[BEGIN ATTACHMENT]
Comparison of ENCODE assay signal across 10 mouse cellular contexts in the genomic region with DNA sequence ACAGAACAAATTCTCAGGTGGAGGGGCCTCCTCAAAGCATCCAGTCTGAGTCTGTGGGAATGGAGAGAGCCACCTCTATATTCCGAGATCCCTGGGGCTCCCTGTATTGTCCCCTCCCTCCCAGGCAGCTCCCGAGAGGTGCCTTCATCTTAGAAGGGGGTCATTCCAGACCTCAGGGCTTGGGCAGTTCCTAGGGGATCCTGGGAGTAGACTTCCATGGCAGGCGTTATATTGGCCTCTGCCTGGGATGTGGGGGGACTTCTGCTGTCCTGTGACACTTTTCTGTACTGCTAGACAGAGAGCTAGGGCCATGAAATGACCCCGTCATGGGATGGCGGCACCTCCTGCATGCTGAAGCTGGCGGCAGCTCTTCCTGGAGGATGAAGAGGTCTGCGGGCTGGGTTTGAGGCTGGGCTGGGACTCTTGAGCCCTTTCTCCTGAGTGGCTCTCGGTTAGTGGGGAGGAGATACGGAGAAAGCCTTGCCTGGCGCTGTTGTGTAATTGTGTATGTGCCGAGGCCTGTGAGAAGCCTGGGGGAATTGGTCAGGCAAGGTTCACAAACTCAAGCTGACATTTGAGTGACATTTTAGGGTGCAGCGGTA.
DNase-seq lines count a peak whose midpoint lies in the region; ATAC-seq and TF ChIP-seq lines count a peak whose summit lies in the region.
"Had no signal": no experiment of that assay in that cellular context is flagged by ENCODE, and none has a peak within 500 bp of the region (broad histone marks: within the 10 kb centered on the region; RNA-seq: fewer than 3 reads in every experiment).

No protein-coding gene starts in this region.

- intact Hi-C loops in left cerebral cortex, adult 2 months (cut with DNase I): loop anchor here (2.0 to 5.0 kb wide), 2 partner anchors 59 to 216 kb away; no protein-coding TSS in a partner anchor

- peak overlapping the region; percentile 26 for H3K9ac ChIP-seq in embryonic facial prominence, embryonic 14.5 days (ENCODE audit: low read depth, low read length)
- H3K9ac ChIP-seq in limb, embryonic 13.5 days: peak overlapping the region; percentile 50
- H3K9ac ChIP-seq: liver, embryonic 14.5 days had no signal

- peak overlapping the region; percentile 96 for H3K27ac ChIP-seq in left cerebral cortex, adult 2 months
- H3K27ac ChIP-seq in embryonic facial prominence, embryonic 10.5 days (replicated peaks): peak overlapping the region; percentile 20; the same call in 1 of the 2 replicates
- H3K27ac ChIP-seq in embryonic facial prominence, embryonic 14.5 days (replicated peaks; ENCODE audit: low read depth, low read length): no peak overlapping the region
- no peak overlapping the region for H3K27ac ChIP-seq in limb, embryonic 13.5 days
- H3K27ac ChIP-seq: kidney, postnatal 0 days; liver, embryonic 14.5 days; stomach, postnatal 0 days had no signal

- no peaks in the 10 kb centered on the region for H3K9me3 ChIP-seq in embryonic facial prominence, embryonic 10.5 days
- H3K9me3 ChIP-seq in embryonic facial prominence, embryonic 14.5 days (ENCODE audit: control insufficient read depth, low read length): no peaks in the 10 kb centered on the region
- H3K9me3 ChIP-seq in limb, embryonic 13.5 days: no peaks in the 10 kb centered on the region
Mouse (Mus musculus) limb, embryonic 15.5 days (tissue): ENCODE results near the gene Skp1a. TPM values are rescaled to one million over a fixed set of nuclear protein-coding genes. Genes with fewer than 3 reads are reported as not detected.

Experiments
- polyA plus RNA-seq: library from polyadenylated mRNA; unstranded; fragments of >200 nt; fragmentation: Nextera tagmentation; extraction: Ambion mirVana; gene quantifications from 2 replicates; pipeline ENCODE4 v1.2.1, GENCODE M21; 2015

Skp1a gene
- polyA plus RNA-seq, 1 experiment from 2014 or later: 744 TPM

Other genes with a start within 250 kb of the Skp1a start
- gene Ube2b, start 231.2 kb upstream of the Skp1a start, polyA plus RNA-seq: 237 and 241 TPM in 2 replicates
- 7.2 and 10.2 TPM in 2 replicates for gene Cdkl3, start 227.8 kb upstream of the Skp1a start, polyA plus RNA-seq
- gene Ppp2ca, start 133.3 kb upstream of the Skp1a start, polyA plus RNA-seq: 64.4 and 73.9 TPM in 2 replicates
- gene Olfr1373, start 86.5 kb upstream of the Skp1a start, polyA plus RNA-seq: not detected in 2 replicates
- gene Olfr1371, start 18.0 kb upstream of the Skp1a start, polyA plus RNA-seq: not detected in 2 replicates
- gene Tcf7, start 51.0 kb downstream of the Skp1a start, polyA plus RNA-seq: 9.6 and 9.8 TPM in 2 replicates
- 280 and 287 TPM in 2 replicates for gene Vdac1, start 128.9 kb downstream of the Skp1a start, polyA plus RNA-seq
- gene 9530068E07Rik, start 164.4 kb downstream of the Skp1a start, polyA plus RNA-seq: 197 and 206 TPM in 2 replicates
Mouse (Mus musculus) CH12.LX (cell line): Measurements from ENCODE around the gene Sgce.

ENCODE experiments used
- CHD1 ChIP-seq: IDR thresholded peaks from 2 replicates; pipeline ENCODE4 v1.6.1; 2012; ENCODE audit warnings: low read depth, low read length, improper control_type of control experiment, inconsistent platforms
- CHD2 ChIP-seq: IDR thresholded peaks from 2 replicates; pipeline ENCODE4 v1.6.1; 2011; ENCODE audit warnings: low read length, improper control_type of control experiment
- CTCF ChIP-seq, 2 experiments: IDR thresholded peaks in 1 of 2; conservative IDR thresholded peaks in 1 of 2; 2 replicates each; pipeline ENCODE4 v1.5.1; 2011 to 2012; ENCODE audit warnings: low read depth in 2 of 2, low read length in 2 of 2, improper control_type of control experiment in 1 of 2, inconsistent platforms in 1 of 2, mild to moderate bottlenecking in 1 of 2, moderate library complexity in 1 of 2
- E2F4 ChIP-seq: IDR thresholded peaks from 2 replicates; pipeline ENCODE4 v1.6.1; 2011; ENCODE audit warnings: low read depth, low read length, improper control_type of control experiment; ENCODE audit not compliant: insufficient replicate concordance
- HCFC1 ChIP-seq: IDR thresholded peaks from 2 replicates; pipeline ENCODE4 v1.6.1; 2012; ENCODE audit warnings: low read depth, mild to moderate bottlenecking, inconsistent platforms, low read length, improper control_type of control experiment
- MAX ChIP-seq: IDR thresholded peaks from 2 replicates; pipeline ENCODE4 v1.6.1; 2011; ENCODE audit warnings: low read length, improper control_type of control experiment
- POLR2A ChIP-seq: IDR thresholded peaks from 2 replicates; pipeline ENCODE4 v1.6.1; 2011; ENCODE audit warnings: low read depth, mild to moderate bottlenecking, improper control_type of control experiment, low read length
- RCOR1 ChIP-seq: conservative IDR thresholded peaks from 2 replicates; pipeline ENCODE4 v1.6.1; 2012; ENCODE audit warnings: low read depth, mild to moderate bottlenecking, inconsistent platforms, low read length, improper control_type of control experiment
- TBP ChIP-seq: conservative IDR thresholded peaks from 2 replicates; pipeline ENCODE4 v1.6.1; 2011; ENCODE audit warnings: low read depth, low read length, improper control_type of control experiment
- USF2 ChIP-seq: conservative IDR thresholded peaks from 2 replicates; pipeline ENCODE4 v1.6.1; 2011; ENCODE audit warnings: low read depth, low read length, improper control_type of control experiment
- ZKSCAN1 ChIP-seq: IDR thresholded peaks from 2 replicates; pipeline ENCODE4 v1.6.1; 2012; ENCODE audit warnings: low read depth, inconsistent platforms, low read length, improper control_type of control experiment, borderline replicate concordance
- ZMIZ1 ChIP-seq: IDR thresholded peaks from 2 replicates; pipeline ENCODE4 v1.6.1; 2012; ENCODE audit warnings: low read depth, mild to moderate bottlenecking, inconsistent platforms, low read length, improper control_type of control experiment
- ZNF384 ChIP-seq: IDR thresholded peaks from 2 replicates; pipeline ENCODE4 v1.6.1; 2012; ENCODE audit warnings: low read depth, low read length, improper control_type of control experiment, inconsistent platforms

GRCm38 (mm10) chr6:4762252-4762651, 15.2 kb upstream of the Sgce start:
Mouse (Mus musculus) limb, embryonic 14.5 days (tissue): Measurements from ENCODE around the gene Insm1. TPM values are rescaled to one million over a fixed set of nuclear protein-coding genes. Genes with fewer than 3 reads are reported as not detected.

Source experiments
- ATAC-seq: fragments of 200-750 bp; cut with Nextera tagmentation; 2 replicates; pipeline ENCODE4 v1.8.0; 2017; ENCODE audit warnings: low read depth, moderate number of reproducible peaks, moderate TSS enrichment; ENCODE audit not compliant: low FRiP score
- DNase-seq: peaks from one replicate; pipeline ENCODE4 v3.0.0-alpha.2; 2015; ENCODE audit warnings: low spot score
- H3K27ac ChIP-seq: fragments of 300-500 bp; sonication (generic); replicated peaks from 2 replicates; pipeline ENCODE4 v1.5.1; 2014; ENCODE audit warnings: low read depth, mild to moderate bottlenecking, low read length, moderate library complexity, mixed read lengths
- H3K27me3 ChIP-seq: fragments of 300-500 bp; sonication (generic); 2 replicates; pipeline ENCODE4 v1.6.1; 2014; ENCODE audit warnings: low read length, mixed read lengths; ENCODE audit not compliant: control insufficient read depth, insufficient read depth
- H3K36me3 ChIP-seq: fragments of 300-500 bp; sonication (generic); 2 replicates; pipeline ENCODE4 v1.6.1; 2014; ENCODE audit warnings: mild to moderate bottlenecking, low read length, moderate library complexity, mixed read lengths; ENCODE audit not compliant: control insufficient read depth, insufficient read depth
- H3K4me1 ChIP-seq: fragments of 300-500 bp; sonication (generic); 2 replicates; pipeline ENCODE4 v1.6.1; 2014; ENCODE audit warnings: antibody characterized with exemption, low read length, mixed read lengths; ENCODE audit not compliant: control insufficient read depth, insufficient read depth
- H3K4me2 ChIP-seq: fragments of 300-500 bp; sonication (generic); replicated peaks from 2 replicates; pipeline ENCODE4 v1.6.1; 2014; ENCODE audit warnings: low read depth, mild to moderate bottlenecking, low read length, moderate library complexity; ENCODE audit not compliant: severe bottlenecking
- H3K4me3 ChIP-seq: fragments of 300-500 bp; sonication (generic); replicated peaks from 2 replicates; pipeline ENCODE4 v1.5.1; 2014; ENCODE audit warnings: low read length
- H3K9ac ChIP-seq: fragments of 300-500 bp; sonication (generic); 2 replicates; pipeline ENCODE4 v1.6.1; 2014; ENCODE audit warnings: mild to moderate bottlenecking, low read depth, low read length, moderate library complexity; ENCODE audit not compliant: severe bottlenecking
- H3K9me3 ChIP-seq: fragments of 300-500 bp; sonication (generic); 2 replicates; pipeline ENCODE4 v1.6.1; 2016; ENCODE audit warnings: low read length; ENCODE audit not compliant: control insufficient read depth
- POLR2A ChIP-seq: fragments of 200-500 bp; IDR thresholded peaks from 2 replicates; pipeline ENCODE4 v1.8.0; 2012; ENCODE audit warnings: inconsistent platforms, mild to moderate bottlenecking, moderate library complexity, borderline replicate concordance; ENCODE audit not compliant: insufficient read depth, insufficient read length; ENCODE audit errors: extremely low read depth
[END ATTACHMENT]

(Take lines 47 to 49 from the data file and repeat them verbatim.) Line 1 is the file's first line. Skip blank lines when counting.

Mouse (Mus musculus) limb, embryonic 14.5 days (tissue): Measurements from ENCODE around the gene Insm1. TPM values are rescaled to one million over a fixed set of nuclear protein-coding genes. Genes with fewer than 3 reads are reported as not detected.

Source experiments
- ATAC-seq: fragments of 200-750 bp; cut with Nextera tagmentation; 2 replicates; pipeline ENCODE4 v1.8.0; 2017; ENCODE audit warnings: low read depth, moderate number of reproducible peaks, moderate TSS enrichment; ENCODE audit not compliant: low FRiP score